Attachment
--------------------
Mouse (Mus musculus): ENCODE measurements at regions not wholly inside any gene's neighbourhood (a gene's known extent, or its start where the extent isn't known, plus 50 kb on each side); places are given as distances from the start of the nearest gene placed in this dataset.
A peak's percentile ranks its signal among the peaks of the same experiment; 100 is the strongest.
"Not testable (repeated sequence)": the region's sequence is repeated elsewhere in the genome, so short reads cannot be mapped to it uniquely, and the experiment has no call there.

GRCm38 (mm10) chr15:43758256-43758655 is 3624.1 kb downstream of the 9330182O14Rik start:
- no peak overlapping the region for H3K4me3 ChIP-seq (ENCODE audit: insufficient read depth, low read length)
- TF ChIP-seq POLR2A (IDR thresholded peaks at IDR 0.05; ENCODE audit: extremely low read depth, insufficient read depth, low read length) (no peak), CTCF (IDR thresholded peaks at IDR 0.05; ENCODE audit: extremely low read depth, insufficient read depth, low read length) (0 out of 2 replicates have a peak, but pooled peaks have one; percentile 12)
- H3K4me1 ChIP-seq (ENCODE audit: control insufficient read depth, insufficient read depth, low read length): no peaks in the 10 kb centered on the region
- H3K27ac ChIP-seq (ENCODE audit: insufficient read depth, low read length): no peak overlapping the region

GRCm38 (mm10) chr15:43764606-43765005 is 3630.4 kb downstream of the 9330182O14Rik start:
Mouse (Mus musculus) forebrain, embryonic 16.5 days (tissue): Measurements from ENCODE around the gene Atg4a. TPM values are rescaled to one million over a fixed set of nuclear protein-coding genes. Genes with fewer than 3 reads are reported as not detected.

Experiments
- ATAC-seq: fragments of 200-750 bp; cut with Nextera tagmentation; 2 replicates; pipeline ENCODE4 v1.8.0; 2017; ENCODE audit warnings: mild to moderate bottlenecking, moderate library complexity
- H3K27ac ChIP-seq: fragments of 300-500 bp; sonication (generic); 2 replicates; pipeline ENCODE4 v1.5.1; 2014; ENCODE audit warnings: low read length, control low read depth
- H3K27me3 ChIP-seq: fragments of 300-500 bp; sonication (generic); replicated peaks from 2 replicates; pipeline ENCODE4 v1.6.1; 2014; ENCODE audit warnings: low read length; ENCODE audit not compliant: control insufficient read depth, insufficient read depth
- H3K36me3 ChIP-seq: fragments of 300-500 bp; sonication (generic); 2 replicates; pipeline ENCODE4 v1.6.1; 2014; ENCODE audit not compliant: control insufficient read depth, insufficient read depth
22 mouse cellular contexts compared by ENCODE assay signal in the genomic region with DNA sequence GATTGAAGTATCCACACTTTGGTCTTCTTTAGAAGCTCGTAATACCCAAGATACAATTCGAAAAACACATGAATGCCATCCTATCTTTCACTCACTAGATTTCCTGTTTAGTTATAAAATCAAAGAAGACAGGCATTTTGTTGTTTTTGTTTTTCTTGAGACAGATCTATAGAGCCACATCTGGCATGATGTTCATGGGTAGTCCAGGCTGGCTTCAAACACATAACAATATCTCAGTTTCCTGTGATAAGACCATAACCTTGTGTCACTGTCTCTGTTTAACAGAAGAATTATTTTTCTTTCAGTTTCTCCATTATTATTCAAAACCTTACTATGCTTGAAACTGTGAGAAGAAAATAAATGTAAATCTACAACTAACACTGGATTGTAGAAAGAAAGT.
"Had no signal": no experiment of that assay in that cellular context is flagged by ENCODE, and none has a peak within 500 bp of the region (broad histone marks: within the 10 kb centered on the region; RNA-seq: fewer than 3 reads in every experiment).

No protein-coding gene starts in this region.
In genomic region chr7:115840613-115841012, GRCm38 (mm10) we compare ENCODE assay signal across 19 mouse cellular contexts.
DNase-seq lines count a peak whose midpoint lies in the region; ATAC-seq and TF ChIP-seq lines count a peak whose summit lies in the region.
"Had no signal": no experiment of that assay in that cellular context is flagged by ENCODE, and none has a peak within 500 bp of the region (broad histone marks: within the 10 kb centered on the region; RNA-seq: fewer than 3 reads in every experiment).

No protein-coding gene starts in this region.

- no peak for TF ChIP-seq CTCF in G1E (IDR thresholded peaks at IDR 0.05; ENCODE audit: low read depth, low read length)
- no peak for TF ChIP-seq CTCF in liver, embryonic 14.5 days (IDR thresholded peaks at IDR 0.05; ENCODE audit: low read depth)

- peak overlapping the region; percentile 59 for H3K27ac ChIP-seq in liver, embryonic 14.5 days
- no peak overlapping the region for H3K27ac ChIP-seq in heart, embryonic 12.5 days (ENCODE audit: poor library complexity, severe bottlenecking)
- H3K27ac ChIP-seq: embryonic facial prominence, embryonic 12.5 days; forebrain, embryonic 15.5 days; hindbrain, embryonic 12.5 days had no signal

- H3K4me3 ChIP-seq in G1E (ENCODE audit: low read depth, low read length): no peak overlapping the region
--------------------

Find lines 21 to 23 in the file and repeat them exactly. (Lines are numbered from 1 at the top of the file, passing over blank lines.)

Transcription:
"Had no signal": no experiment of that assay in that cellular context is flagged by ENCODE, and none has a peak within 500 bp of the region (broad histone marks: within the 10 kb centered on the region; RNA-seq: fewer than 3 reads in every experiment).

No protein-coding gene starts in this region.

- no peak for TF ChIP-seq CTCF in G1E (IDR thresholded peaks at IDR 0.05; ENCODE audit: low read depth, low read length)